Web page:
A just-completed study into the Slammer worm, which hit the Internet a week ago, has concluded what many people already suspected: Slammer represented a significant milestone in the evolution of worms and was by far the fastest-spreading worm yet seen.
The study was conducted by a group of experts representing the Cooperative Association for Internet Data Analysis (CAIDA); the International Computer Science Institute; security company Silicon Defense; the University of California, Berkeley's electrical engineering and computer sciences department; and the University of California, San Diego's computer science and engineering department.
Its results provide a look into the first moments of the spread of Slammer and offers some impressive statistics.
During the first three minutes of the worm's spread, the number of infected machines doubled roughly every 8.5 seconds, the study found. This is more than 250 times faster than Code Red, which hit in mid-2001 and had a doubling time of 37 minutes, according to the report. The worm hit its full scanning rate of around 55 million scans per second about three minutes after the attack began at approximately 12:30 a.m. EST on Jan. 25 (see story).
The result was that within 10 minutes of the start of the attack, the majority of the estimated 75,000 machines that were hit had already been infected, said the report.
Slammer's spread was considerably faster for several reasons, said the report. First, it was small. At just 376 bytes in size, the worm and required headers fit inside a 404-byte Universal Datagram Protocol packet. Code Red was 4KB in size, and the Nimda worm was around 37KB.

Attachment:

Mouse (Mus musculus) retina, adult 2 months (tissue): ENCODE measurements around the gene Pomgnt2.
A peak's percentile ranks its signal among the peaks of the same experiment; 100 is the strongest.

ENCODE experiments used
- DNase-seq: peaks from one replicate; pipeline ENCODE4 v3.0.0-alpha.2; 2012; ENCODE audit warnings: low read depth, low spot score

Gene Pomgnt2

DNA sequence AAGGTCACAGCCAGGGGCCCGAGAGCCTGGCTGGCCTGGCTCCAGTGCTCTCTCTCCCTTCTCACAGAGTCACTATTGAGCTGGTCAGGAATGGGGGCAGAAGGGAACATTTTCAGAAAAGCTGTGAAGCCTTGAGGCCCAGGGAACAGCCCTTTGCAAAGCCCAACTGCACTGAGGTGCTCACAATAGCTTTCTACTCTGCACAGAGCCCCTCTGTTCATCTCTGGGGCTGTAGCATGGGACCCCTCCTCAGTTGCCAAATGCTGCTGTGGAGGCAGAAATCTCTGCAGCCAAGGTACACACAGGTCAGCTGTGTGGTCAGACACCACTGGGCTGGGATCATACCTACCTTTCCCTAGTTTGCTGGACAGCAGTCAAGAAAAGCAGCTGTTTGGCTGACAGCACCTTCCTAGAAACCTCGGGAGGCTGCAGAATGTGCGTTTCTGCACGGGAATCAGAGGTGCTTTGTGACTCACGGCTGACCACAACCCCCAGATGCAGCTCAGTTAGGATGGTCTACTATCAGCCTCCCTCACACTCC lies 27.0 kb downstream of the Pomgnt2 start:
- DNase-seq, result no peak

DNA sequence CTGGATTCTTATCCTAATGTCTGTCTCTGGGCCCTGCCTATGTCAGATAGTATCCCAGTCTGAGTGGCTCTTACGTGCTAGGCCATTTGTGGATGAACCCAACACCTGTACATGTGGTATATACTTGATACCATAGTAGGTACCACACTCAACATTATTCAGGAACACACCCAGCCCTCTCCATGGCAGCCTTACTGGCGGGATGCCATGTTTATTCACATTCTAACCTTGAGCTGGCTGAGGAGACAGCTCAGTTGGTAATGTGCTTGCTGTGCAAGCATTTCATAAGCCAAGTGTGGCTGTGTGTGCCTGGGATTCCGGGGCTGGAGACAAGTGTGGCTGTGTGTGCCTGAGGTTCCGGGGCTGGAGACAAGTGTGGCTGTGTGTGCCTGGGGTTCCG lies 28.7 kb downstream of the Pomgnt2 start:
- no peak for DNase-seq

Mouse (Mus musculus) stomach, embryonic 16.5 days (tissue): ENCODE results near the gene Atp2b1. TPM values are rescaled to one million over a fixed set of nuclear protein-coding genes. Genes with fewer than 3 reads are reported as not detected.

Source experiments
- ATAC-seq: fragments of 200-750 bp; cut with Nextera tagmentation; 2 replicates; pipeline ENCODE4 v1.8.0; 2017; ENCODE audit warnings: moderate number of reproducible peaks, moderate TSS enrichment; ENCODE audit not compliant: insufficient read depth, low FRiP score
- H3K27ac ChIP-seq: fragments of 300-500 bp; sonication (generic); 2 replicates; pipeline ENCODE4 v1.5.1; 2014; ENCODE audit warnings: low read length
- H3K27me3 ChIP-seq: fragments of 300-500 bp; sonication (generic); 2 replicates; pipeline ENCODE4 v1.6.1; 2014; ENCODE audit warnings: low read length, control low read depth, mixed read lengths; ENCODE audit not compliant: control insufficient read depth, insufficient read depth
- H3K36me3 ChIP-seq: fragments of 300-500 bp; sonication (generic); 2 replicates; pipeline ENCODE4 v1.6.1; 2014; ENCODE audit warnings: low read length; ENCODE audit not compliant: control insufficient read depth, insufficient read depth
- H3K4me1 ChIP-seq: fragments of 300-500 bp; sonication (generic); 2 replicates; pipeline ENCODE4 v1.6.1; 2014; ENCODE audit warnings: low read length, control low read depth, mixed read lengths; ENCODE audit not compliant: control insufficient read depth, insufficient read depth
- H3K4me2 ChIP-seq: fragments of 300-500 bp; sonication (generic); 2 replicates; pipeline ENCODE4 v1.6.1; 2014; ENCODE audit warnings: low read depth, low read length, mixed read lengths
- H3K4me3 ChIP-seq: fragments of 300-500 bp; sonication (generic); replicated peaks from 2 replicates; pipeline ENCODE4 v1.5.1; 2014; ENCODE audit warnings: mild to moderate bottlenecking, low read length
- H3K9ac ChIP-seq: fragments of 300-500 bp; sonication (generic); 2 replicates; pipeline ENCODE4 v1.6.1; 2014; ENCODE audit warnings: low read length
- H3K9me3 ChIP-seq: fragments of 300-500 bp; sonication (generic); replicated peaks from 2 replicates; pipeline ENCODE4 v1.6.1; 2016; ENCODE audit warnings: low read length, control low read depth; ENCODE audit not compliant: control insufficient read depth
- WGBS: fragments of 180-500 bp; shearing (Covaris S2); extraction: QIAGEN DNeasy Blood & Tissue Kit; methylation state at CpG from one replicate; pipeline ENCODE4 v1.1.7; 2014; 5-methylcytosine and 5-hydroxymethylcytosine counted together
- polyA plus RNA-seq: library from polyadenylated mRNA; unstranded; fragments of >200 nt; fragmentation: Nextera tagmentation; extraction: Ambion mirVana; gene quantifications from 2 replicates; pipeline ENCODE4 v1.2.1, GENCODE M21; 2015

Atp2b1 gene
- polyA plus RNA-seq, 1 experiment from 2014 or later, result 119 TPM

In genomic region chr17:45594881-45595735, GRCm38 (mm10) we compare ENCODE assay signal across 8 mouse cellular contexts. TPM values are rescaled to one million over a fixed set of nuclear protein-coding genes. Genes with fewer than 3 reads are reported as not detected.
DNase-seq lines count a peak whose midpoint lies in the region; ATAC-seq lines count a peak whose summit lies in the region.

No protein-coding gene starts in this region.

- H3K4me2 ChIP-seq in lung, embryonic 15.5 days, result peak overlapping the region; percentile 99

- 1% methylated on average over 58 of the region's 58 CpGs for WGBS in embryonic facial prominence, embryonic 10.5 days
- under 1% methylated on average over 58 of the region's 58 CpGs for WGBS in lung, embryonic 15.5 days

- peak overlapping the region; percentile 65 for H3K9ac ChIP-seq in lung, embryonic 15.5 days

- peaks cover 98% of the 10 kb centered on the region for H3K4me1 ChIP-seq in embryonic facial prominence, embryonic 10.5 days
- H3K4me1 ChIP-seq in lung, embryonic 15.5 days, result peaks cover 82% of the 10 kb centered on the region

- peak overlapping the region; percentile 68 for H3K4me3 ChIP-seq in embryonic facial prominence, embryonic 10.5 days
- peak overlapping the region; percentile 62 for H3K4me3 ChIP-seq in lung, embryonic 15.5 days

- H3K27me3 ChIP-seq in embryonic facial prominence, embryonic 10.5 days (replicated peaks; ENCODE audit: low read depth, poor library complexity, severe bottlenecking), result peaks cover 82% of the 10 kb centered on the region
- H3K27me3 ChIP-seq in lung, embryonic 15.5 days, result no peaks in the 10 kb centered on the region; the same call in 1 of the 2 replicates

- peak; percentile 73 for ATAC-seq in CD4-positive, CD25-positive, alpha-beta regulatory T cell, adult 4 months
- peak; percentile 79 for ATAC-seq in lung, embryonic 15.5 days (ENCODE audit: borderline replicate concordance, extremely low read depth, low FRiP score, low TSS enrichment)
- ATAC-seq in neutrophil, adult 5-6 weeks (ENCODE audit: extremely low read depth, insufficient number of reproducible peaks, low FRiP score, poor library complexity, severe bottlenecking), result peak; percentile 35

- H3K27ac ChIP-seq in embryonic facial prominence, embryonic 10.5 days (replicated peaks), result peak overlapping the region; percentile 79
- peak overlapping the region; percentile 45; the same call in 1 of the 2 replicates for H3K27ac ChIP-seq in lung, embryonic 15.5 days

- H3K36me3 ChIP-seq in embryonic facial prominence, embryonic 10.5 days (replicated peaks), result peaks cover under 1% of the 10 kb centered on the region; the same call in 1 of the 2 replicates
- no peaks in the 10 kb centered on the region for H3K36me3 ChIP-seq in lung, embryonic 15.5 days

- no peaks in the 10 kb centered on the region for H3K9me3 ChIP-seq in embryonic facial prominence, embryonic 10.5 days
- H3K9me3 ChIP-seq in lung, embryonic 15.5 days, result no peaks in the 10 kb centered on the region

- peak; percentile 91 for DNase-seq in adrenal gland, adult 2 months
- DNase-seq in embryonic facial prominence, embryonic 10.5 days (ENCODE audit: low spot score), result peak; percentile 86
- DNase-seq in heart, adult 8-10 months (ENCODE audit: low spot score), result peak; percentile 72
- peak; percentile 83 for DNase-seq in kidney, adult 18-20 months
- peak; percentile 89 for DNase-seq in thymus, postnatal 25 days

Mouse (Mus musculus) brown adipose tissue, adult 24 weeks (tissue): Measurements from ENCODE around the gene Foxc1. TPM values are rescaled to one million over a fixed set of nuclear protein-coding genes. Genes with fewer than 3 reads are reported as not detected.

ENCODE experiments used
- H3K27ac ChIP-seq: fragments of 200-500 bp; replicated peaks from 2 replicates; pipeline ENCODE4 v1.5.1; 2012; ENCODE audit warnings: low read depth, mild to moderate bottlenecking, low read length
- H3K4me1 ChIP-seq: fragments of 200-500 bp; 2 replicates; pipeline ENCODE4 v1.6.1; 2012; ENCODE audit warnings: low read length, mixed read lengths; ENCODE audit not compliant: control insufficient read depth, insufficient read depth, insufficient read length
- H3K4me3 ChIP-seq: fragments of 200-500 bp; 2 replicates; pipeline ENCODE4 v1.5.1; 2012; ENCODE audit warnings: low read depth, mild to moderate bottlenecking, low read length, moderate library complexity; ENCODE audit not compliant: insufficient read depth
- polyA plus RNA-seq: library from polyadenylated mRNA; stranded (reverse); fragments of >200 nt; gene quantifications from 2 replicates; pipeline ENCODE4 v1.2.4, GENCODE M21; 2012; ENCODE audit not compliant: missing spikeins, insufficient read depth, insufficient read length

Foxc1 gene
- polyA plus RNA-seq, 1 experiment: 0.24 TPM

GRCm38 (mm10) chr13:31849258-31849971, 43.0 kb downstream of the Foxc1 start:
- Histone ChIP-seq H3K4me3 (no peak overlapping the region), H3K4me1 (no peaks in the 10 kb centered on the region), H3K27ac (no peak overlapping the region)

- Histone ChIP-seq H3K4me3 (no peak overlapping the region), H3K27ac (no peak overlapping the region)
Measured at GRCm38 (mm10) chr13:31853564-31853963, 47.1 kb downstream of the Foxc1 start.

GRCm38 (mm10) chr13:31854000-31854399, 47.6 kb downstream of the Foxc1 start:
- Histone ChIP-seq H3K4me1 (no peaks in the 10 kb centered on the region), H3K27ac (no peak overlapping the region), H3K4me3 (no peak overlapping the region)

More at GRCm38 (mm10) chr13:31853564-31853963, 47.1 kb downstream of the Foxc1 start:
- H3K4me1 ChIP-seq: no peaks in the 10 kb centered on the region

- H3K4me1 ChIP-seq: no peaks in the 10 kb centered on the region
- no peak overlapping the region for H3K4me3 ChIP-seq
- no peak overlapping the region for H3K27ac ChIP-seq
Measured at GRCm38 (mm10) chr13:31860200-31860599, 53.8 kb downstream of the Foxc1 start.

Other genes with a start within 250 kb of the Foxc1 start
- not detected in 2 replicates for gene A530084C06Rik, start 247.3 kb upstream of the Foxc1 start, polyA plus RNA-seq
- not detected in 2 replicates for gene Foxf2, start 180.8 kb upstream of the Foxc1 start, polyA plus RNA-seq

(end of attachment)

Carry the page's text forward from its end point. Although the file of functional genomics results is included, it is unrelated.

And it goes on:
The worm also worked differently from Code Red. Slammer generated random IP addresses and dispatched itself to those addresses without scanning to find out whether the target machine was running either of the two pieces of software that were vulnerable to attack: Microsoft Corp.'s SQL Server 2000 database and MSDE 2000 (Microsoft SQL Server 2000 Data Engine). Because of its random nature, given enough time, the worm would hit all vulnerable machines.
However, the speed with which it propagated appears to have contributed to its downfall. Spread of the worm eventually began to slow because bandwidth from infected machines to the Internet couldn't support the exponential growth in IP packets being generated, the report said.
Its signature, attacking a specific port on vulnerable systems, was also easy to detect, and network-level blocking of the ports in question was effective in slowing the worm.
In the case of Code Red, the worm probed machines to find vulnerable servers and attacked only the IP addresses of machines judged vulnerable. This led to a much slower rate of infection.
The report also identified at least one implication of the attack.
It said smaller user populations could potentially be more vulnerable to attack. In the past, worms often targeted only software for which there was a large installed base of users. But given the speed with which Slammer-like worms can spread, less popular software now also presents a viable breeding ground for worms, the report said.